by Dan Enthoven on May 23rd, 2016
If you’re a data scientist interested in working in politics, don’t bother applying to the Trump campaign — but Hillary has a job for you.
In a recent AP interview Donald Trump discounted the value of data as a campaign strategy tool. His plan is to win based on the strength of his personality. The presumptive Republican nominee pointed to Obama’s personality, saying “Obama got the votes much more so than his data processing machine, and I think the same is true with me.”
As with many things Trump, it’s an unconventional opinion. Most political professionals view Obama’s 2008 campaign as groundbreaking in its use of data, especially to get out the vote. Obama’s focus on the right battlegrounds during the primaries got him delegates that Hillary Clinton hadn’t even realized were in play.
For any major political campaign, data science is the brain of the operation. The questions that data scientists can answer cover every single aspect of the campaign: where to fundraise, which states to fight for, which message for the audience, who are the swing voters. On these, data trumps opinion every time.
Strategic questions aside, a big part of a political campaign is just straight up marketing. Candidates spend tens of millions of dollars on advertising. Political ads run alongside ads for cars, diapers and beer. Data science is the way companies target advertising at the right audience. It’s the difference between carpet bombing and smart bombs: far more impact for far less money.
For Trump, who has raised less than half of what Hillary Clinton has raised, it would make sense to try to stretch his advertising dollar. Instead, to date, he’s benefited tremendously from free press. His campaign spent less than ⅓ of what Ted Cruz did, and has spent only about 20% of what the Clinton campaign has.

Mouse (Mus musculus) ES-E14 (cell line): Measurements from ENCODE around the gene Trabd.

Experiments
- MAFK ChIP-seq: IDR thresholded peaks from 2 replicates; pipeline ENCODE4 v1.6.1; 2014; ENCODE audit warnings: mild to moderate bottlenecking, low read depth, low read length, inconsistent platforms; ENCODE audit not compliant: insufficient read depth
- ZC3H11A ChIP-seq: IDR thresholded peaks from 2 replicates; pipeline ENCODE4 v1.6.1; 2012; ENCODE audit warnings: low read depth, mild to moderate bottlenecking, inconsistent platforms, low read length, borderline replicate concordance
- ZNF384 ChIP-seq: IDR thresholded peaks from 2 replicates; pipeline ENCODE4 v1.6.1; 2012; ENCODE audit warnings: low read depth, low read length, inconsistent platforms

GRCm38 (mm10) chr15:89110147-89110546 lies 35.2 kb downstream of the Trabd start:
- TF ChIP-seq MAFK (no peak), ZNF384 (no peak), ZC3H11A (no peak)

But as the campaign shifts to the general election, the free press advantage is likely to shrink. Also, his ability to control the press has come in large part because of his willingness to make unconventional statements. An inability to run a data driven ad campaign would become a tremendous liability if he needed to deliver a focused message.
The Clinton Campaign, on the other hand, is looking for even more data scientists to help them figure out how to best allocate resources to get the best outcomes. Their analysts work on fundraising, advertising, geographic analysis and more. There are currently more than a dozen open jobs on the analytics team, from beginner to experienced researcher. Some of the interesting jobs include:
- Battleground States Analyst
- State Director, Data and Analytics
- (or you have less experience, you can be a Deputy Director
- Data Science Lead
- Data Scientist
Data scientists who want to help Donald Trump “make America great again” may find a wall between them and their candidate. The Clinton Campaign, on the other hand, is ready to use data to make decisions.
UPDATE: In an article on fivethirtyeight.com this morning, Joshua Darr explores the impact Trump’s decision to limit the role of data in his campaign will have on the Republican Party. Not in terms of influencing the outcome of the election, but rather that Presidential elections present a rare opportunity to both collect data at far higher volumes than other elections, and to cultivate the next generation of talent capable of leveraging that data.